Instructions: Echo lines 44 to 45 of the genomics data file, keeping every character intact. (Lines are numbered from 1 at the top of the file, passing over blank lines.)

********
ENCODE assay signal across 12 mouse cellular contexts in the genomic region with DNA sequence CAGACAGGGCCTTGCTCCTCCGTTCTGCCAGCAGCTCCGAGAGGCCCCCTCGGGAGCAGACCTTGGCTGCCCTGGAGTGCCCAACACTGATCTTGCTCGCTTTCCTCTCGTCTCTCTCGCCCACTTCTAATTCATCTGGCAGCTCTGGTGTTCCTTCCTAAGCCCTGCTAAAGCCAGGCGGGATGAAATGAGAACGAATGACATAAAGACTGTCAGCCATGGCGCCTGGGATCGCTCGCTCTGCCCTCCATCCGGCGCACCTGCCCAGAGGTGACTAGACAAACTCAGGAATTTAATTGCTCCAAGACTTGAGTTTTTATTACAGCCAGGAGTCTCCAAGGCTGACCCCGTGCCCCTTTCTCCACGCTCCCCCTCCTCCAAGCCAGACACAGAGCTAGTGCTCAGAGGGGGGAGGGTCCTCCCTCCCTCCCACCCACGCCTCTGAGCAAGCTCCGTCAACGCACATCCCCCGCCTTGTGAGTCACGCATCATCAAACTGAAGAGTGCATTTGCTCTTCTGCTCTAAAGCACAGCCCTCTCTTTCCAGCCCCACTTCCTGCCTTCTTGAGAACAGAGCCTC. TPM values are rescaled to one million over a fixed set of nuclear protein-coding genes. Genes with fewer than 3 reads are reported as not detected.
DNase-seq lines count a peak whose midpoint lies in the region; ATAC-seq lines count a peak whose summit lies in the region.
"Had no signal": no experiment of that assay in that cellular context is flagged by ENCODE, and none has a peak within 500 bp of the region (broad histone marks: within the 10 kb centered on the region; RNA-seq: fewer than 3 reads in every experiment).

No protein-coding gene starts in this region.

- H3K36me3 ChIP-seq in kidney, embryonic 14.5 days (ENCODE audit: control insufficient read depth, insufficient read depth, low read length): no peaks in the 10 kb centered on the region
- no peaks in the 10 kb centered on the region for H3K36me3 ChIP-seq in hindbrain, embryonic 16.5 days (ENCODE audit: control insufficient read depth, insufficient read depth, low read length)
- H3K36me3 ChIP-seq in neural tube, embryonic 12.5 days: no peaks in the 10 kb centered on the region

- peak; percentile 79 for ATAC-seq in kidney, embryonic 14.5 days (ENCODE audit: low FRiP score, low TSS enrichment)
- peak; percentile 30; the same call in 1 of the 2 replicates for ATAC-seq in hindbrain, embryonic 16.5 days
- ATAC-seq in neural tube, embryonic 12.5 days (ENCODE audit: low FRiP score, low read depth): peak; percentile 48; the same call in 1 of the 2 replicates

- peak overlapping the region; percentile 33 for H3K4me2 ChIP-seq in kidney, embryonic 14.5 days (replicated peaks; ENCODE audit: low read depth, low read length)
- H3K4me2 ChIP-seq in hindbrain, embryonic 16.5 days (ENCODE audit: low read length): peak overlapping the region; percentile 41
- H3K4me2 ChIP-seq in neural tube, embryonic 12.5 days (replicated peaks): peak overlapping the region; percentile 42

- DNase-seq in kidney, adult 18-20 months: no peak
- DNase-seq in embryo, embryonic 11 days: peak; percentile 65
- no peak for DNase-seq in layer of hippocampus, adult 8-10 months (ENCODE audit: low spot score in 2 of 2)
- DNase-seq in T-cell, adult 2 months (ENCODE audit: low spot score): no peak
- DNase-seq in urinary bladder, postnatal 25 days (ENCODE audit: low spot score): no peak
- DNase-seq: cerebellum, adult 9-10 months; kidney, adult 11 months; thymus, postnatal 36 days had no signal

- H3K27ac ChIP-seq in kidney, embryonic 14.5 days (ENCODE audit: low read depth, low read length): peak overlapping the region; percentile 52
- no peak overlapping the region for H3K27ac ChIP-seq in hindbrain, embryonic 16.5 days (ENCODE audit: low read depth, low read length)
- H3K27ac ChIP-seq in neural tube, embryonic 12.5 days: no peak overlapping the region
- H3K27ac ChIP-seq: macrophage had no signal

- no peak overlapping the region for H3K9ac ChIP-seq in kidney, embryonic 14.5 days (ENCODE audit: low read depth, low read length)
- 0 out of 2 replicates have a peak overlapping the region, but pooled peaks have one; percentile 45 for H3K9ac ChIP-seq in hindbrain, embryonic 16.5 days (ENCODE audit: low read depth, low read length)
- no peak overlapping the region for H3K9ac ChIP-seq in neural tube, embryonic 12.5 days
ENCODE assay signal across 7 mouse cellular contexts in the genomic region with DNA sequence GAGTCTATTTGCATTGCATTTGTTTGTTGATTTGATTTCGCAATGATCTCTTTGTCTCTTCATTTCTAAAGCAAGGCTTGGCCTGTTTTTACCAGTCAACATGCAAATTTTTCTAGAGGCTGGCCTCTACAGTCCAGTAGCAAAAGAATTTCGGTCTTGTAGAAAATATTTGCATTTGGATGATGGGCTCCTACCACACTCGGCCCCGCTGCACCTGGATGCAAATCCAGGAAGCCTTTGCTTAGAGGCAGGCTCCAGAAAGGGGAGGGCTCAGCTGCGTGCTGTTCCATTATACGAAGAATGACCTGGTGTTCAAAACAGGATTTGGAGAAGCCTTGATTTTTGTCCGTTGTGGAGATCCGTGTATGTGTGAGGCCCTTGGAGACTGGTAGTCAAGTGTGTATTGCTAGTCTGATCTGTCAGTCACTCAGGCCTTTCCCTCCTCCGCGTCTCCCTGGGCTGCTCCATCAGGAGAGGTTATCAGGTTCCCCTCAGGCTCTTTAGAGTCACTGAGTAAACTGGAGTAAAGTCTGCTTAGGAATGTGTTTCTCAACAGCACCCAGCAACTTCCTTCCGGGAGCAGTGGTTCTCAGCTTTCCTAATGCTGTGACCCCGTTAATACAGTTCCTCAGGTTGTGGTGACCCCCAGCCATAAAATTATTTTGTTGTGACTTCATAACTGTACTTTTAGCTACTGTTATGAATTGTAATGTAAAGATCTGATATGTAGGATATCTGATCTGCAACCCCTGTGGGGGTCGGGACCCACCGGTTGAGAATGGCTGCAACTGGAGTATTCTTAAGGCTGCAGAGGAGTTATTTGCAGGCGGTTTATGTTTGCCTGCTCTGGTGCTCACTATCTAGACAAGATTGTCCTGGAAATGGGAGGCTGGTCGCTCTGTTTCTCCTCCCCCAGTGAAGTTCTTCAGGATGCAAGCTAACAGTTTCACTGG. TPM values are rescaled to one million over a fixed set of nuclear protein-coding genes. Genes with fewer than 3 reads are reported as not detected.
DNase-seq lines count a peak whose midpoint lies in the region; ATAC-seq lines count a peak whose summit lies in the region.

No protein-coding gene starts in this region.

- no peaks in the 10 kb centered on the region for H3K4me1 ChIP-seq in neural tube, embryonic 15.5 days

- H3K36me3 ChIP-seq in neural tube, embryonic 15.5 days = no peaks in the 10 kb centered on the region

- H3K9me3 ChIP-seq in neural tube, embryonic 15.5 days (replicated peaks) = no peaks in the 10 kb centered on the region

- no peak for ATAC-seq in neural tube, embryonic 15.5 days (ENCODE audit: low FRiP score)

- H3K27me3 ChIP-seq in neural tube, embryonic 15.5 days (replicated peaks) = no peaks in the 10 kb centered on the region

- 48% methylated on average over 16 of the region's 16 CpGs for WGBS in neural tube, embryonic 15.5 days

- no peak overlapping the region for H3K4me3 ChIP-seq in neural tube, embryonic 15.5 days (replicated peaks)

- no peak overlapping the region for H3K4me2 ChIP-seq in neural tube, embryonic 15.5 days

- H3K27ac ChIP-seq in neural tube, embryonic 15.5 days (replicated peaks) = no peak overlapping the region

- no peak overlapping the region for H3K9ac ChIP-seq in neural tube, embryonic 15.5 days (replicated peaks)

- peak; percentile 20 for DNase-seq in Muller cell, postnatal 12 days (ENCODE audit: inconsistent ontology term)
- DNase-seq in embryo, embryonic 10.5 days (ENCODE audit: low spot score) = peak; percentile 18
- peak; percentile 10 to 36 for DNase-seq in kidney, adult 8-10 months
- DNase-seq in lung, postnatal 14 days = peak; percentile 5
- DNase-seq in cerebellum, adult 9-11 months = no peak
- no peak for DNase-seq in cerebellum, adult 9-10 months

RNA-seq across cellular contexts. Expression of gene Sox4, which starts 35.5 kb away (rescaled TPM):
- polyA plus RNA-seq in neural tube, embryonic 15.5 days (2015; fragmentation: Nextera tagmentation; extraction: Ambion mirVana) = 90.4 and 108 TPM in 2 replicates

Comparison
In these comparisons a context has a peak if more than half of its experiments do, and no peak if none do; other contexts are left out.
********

- DNase-seq in cerebellum, adult 9-11 months = no peak
- no peak for DNase-seq in cerebellum, adult 9-10 months